Sadly, As I Said Sunday
It is tragically unfortunate that my suggestions on what would transpire at the nuclear plants in Japan have apparently followed that course. I wish I would have been wrong, but even though I am a biologist and not a physicist, I have read numerous books on nuclear power over the years, which allowed me to see the horror that was likely to transpire. Here is a new update that I have found informative from the NY Daily News
:Japan Nuclear Crisis: Meltdown at Fukushima Daiichi Plant May Now Be Inevitability
By Richard Sisk and Helen Kennedy
NY Daily News
Americans were told to flee a wide area around Japan's failing nuclear plant on Wednesday as federal officials warned it might be too late to avoid meltdown.
So much radiation may have leaked at the Fukushima Daiichi plant that workers may not be able to get close enough to fix it, said Gregory Jaczko, head of the Nuclear Regulatory Commission.
"We believe that radiation levels are extremely high, which could possibly impact the ability to take corrective measures," Jaczko said.
He said all water had apparently boiled away from the cooling pool at Reactor No. 4, where 1,097 tons of spent fuel rods are stored.
"I hope my information is wrong. It's a terrible tragedy for Japan," Jaczko said.
When exposed to air, fuel rods first emit hydrogen gas - apparently the cause of an explosion late Monday that blew a 26-foot-wide hole in the side of the reactor building.
The rods then continue to overheat, releasing more radioactive gases that would vent through the new hole directly to the outside air.
Eventually, the rods could get hot enough to melt, releasing lethal quantities of additional radioactivity.
"The actual radiation releases could approach that category of Chernobyl," warned former NRC Commissioner Victor Gilinsky, referring to the worst nuclear accident in history.
Tokyo Electric said it was trying to hook up a new power line to the plant to restart cooling pumps, submerge the rods and ratchet down the crisis.
Military helicopters began dumping water on Reactor No. 3 to cool the rods at the core, officials said. Authorities are also considering having the national police use water cannons to spray the reactor.
Levels of radiation had quadrupled in Tokyo, 150 miles away, sparking panic in the city and alarm internationally.
The State Department told Americans within 50 miles of the plant to flee. The Japanese government's evacuation zone is only 12 miles.
White House press secretary Jay Carney said the more stringent American alert was based on "our independent analysis of the deteriorating situation."
Several other countries followed Washington's lead and told their citizens to leave Japan, while the Swiss and French sent planes to ferry their nationals home.
"We're not far enough away," fretted Cory Koby, 41, a Canadian high school teacher in Sendai, the quake-hit city 40 miles from the plant.
"We stayed indoors all day today," said Koby, whose home withstood the earthquake and tsunami, but was now seeing ominous radiation measuring trucks go by.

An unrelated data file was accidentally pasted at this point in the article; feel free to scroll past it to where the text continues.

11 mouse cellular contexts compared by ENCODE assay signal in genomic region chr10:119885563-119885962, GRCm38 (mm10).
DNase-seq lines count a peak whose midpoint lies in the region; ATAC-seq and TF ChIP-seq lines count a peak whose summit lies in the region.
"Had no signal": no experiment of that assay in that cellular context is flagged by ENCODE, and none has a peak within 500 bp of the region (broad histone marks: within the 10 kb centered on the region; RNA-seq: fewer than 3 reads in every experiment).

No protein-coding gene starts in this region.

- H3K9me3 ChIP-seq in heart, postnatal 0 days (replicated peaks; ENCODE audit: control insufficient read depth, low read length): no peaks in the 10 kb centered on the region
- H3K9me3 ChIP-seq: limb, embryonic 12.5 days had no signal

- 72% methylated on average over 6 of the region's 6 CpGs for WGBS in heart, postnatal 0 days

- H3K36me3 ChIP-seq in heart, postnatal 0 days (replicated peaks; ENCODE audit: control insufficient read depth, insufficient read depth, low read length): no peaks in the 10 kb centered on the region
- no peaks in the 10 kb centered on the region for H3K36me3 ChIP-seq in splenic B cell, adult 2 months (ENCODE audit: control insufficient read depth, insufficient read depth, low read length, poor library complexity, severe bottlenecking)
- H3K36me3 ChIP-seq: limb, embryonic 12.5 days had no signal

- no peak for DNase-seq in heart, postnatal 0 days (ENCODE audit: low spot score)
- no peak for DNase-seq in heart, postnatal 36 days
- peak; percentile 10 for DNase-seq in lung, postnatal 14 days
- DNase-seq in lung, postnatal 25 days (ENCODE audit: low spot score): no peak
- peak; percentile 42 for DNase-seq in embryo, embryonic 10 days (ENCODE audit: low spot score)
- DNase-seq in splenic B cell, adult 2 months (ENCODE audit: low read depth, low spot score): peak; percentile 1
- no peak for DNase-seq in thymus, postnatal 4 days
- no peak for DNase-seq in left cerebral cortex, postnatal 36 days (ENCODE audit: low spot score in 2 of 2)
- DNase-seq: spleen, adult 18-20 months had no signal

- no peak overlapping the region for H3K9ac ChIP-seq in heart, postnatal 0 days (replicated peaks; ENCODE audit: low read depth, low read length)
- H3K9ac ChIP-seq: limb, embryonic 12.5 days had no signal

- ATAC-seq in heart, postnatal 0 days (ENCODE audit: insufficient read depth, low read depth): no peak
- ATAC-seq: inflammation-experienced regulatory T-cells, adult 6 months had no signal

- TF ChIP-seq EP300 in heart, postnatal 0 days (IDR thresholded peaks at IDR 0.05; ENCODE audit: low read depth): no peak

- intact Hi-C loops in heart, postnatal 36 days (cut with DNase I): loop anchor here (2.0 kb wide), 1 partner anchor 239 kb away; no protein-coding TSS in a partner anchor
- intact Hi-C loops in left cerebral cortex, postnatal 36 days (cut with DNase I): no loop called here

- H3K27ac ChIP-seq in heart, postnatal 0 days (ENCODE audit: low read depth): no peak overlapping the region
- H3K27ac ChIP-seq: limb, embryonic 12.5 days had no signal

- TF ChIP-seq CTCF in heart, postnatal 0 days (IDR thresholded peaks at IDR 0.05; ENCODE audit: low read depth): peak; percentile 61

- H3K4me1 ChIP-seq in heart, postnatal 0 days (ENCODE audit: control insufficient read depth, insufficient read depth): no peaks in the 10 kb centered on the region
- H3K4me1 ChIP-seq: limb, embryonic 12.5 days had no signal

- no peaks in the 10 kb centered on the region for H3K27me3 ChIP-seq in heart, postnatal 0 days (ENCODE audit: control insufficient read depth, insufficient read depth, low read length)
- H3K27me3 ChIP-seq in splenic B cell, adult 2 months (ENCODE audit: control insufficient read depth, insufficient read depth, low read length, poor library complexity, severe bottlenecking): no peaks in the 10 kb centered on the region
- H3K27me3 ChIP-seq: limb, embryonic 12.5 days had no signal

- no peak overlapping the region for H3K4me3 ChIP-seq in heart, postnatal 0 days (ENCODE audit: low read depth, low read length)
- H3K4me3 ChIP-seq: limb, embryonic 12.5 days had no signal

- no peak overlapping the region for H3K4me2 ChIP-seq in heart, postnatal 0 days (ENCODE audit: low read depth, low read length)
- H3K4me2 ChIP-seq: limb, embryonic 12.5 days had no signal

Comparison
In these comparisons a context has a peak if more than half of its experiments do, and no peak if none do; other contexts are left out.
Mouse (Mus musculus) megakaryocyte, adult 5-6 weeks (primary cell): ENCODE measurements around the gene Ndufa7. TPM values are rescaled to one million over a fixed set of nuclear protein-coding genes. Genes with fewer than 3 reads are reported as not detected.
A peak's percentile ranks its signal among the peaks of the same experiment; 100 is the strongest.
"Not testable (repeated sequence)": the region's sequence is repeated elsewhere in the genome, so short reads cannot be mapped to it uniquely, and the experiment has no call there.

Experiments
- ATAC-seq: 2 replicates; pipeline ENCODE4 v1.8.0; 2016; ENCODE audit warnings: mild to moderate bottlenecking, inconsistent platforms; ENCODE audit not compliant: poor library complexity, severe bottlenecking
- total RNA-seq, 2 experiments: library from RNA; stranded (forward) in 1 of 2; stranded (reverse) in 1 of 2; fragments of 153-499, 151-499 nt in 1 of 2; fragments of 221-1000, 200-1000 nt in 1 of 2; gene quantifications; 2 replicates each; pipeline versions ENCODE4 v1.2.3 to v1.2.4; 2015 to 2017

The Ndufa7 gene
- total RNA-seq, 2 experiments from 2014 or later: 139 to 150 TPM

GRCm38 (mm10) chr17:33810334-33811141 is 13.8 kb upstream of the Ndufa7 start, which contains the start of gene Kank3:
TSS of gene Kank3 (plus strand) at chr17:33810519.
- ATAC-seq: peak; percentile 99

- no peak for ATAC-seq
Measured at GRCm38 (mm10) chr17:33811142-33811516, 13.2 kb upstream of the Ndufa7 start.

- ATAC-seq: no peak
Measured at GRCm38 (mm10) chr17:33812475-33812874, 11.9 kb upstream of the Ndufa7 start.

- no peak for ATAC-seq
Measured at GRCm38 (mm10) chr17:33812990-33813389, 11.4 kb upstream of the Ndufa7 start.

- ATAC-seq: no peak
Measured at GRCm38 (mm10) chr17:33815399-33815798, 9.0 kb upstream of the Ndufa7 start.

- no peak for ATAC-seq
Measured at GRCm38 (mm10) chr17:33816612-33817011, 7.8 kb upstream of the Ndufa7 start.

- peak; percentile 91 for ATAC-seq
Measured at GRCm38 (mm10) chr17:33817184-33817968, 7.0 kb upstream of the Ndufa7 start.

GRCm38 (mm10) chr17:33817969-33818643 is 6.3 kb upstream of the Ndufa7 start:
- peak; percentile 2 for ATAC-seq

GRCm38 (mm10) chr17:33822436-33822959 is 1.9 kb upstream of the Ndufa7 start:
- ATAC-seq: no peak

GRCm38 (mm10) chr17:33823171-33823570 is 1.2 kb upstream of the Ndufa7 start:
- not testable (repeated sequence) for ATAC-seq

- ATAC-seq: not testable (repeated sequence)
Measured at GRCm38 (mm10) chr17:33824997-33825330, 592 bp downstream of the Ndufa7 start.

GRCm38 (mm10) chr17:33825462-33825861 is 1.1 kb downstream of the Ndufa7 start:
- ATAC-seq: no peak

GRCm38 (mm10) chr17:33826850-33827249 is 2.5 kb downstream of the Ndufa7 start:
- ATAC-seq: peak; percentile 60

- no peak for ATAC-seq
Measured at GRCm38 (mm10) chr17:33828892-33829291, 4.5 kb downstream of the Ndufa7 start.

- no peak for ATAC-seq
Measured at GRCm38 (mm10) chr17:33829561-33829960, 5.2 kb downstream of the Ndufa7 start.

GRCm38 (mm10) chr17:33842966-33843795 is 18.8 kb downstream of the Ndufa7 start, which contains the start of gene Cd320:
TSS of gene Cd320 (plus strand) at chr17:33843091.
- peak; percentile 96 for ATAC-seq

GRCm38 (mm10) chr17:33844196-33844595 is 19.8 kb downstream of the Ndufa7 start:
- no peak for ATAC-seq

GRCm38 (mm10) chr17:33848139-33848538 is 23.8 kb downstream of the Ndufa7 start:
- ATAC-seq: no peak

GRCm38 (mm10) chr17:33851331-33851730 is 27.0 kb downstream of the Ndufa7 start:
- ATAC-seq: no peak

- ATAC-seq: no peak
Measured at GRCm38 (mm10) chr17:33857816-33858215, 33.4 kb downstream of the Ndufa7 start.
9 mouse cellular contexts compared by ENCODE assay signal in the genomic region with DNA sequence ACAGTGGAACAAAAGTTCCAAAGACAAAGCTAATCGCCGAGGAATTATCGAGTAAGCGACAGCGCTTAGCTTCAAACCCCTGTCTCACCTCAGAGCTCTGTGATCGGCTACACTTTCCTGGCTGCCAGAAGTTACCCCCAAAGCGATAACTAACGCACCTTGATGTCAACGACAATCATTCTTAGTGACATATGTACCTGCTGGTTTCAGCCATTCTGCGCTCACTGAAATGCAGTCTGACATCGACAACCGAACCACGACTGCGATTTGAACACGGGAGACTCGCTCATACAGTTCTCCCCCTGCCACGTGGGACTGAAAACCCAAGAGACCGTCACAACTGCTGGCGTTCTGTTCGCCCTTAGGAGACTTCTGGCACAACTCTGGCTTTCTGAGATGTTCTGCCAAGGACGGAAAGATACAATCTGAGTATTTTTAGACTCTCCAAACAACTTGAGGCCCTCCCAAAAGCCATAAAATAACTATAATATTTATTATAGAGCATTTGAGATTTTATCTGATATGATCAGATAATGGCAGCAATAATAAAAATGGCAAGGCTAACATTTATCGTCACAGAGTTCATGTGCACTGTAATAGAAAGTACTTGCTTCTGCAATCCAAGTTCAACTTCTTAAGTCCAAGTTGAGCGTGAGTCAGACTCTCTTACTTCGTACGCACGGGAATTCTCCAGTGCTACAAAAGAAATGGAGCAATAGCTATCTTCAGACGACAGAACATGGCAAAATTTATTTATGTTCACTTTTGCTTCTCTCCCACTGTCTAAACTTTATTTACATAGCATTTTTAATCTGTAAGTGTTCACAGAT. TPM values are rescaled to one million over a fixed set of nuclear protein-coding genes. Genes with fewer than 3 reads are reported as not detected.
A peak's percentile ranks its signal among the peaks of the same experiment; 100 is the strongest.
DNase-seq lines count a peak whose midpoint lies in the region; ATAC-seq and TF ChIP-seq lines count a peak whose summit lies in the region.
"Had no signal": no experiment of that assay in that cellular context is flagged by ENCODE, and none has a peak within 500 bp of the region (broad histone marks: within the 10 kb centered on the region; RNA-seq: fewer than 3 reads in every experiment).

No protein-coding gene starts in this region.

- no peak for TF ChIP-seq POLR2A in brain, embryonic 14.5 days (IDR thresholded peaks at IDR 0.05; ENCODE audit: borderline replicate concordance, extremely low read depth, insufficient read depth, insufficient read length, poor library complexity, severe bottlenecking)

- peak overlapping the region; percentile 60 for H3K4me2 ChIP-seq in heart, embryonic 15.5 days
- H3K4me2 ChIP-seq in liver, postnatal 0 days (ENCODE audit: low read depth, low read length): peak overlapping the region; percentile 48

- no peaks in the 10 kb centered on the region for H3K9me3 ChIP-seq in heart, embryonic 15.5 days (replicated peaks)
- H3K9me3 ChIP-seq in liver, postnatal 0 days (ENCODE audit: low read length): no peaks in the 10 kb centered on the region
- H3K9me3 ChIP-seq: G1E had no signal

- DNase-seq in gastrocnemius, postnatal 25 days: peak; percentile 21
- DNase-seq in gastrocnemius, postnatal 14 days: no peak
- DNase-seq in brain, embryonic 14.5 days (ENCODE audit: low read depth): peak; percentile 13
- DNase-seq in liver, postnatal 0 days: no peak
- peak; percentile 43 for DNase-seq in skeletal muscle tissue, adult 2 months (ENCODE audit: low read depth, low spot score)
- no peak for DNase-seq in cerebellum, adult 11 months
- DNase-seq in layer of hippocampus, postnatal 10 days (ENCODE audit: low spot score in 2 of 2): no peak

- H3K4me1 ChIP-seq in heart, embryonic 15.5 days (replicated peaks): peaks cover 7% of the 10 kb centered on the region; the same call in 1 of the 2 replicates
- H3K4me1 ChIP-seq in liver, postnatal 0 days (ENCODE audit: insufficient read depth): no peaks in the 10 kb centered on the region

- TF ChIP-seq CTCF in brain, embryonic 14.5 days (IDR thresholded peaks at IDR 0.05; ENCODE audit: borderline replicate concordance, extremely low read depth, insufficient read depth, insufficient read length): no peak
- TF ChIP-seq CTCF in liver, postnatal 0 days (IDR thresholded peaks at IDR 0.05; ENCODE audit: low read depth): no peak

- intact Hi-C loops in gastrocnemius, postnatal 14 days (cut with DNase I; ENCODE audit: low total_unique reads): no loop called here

Officials insisted that radiation levels were dangerous only in and around the plant itself.
Chief government spokesman Yukio Edano said radiation 12 miles from the plant was clocked at 0.33 millisieverts per hour - the rough equivalent of three chest X-rays an hour.
"If someone were to stay in this area 24 hours a day for a whole year, they might suffer health problems. But if you stay for several hours - or days - in this level of radiation, you will not suffer health problems," he said.
But few were listening.
Tokyo's airports were full of foreigners leaving the country, and train stations were packed with Japanese families fleeing to Osaka and other points south.
The European Union urged member countries to check Japanese food imports for radiation.
At Fukushima, heroic teams of engineers continued to risk their lives inside the plant, trying to stave off a meltdown.
At one point late Tuesday, radiation levels spiked so high that all workers had to be evacuated briefly.
The terrible destruction from Friday's quake and tidal wave was hampering efforts to help evacuees and get materials to the plant.
Ships are left aground among destroyed houses in Kesennuma. (AP photo/Kyodo News)
At least 10,000 people were killed in the natural disaster, half a million were left homeless and roads to the area near the plant are blocked with debris.
Snow fell Wednesday, just adding to the misery of survivors still digging in the rubble for loved ones.
Underscoring the gravity of the situation, Japanese Emperor Akihito made the first-ever live imperial TV address to urge his people not to lose hope.
"I am deeply concerned about the nuclear situation because it is unpredictable," said the widely revered 77-year-old emperor. "I hope things will not get worse."
TV stations interrupted coverage of the disaster to carry Akihito's historic address live. His father, Hirohito, was the first emperor to speak on the radio in 1945 when he announced Japan's surrender after another nuclear crisis - the atomic bombs dropped on Hiroshima and Nagasaki.
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So very, horribly sad. I am at a loss for words.